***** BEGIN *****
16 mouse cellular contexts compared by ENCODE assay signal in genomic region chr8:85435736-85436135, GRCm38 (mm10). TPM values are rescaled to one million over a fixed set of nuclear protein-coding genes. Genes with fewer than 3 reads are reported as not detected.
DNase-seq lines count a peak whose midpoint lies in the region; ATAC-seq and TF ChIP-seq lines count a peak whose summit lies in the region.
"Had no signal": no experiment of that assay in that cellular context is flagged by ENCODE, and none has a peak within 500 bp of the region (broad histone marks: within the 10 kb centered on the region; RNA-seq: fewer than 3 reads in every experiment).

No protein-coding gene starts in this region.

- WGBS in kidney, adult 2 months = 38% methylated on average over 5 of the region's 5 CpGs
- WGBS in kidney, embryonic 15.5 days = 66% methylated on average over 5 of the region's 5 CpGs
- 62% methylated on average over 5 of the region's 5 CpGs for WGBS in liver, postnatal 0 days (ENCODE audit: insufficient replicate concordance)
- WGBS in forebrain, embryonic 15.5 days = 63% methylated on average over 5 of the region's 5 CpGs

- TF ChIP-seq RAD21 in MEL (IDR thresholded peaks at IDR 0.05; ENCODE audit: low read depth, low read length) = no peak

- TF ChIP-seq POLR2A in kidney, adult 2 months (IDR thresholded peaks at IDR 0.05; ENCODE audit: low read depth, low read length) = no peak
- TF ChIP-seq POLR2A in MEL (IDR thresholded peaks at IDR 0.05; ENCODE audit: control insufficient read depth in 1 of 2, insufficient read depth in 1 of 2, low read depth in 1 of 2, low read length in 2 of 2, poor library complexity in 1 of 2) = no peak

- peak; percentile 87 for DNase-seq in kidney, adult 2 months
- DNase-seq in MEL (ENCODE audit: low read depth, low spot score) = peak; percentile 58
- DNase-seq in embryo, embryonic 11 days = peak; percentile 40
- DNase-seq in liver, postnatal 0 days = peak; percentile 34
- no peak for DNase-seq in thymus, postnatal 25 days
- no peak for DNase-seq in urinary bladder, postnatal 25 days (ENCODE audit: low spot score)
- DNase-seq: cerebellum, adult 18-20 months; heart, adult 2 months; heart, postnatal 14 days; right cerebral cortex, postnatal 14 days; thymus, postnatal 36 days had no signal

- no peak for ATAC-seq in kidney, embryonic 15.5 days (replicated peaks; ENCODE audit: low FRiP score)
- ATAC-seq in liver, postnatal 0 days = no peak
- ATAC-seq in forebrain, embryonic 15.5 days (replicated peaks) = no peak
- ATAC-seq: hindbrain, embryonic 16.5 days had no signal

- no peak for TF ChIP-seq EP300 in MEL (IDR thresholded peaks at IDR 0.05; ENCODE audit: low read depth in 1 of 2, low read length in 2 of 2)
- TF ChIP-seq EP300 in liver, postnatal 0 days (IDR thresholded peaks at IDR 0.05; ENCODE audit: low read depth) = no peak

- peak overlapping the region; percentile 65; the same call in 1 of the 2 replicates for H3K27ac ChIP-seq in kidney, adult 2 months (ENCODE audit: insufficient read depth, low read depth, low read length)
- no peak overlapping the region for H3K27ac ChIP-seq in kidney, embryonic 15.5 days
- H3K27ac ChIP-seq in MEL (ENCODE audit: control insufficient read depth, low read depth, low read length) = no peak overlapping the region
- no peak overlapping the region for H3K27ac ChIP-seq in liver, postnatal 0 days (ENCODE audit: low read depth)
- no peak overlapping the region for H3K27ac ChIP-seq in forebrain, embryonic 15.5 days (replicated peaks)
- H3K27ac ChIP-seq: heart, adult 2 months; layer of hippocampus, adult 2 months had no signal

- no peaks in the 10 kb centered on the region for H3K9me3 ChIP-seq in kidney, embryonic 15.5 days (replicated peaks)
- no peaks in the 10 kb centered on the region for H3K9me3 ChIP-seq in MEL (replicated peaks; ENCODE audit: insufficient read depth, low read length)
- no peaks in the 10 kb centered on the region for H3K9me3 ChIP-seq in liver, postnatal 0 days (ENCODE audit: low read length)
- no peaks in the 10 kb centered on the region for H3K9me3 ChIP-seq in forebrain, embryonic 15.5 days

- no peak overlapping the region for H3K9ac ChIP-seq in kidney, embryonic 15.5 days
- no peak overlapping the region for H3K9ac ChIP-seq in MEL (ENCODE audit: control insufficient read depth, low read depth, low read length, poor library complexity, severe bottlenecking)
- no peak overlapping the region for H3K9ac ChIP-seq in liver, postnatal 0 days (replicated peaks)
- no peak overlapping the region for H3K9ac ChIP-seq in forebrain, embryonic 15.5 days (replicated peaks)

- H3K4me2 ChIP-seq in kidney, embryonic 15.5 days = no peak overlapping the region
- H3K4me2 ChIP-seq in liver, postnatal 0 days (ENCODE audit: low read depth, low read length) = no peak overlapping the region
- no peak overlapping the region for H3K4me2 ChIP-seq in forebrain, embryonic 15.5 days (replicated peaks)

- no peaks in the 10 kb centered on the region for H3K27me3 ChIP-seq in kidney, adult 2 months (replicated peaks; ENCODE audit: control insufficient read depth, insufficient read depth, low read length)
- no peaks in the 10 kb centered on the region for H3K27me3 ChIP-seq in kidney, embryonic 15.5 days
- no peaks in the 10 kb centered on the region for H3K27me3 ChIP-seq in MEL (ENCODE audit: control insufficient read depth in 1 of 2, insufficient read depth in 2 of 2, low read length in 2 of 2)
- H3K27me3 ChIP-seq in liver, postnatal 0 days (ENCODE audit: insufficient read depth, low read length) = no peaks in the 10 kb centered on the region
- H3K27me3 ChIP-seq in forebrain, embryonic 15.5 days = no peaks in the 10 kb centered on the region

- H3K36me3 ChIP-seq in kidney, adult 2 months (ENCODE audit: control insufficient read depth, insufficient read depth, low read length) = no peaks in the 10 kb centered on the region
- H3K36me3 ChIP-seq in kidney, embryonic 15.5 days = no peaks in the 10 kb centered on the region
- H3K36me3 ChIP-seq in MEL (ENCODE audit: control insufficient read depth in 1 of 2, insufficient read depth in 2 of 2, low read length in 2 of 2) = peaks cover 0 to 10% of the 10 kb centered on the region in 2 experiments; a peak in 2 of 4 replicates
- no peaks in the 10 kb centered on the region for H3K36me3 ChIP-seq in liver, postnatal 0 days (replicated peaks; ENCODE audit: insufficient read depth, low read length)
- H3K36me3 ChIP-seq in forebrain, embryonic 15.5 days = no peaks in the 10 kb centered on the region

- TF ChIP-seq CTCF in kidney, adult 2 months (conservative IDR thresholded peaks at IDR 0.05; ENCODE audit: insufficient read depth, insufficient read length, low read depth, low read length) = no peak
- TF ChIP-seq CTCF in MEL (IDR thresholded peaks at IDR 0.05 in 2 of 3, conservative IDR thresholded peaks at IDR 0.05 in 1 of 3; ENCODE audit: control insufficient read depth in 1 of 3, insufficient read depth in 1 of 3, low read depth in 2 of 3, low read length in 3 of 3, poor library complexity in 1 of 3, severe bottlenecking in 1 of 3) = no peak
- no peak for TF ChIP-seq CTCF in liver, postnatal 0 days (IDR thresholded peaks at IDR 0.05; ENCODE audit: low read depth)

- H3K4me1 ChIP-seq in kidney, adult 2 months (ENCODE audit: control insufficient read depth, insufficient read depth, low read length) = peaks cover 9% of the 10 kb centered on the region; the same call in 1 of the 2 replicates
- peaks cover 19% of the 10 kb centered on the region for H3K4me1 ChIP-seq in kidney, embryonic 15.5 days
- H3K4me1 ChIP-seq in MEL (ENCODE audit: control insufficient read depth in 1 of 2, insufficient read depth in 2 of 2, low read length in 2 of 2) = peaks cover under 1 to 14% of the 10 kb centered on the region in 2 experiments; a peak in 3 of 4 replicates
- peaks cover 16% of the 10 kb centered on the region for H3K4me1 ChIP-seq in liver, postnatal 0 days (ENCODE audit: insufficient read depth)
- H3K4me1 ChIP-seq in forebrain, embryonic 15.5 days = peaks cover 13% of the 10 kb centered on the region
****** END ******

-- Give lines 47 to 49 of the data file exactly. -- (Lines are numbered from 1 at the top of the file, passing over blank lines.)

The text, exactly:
- H3K36me3 ChIP-seq in kidney, adult 2 months (ENCODE audit: control insufficient read depth, insufficient read depth, low read length) = no peaks in the 10 kb centered on the region
- H3K36me3 ChIP-seq in kidney, embryonic 15.5 days = no peaks in the 10 kb centered on the region
- H3K36me3 ChIP-seq in MEL (ENCODE audit: control insufficient read depth in 1 of 2, insufficient read depth in 2 of 2, low read length in 2 of 2) = peaks cover 0 to 10% of the 10 kb centered on the region in 2 experiments; a peak in 2 of 4 replicates